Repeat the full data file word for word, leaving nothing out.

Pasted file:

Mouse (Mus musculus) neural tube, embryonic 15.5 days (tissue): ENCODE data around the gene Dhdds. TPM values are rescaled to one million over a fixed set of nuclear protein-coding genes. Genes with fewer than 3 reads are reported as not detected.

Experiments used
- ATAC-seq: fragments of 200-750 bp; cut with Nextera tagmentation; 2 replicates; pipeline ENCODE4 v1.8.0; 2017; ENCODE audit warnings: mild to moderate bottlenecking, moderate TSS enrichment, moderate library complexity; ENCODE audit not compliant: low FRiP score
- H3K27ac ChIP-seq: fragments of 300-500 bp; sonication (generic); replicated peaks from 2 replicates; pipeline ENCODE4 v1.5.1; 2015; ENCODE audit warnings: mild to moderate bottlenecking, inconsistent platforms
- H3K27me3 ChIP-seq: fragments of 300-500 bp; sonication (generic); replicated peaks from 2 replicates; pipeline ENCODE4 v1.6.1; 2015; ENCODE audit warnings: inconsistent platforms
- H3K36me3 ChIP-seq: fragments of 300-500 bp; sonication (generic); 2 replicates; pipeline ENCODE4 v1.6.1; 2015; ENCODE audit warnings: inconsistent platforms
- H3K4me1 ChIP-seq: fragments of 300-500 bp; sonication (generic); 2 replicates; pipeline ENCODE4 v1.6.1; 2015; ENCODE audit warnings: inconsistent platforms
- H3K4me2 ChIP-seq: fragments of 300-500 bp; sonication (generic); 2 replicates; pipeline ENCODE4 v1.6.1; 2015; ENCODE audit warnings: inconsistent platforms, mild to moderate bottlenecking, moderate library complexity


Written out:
Mouse (Mus musculus) neural tube, embryonic 15.5 days (tissue): ENCODE data around the gene Dhdds. TPM values are rescaled to one million over a fixed set of nuclear protein-coding genes. Genes with fewer than 3 reads are reported as not detected.

Experiments used
- ATAC-seq: fragments of 200-750 bp; cut with Nextera tagmentation; 2 replicates; pipeline ENCODE4 v1.8.0; 2017; ENCODE audit warnings: mild to moderate bottlenecking, moderate TSS enrichment, moderate library complexity; ENCODE audit not compliant: low FRiP score
- H3K27ac ChIP-seq: fragments of 300-500 bp; sonication (generic); replicated peaks from 2 replicates; pipeline ENCODE4 v1.5.1; 2015; ENCODE audit warnings: mild to moderate bottlenecking, inconsistent platforms
- H3K27me3 ChIP-seq: fragments of 300-500 bp; sonication (generic); replicated peaks from 2 replicates; pipeline ENCODE4 v1.6.1; 2015; ENCODE audit warnings: inconsistent platforms
- H3K36me3 ChIP-seq: fragments of 300-500 bp; sonication (generic); 2 replicates; pipeline ENCODE4 v1.6.1; 2015; ENCODE audit warnings: inconsistent platforms
- H3K4me1 ChIP-seq: fragments of 300-500 bp; sonication (generic); 2 replicates; pipeline ENCODE4 v1.6.1; 2015; ENCODE audit warnings: inconsistent platforms
- H3K4me2 ChIP-seq: fragments of 300-500 bp; sonication (generic); 2 replicates; pipeline ENCODE4 v1.6.1; 2015; ENCODE audit warnings: inconsistent platforms, mild to moderate bottlenecking, moderate library complexity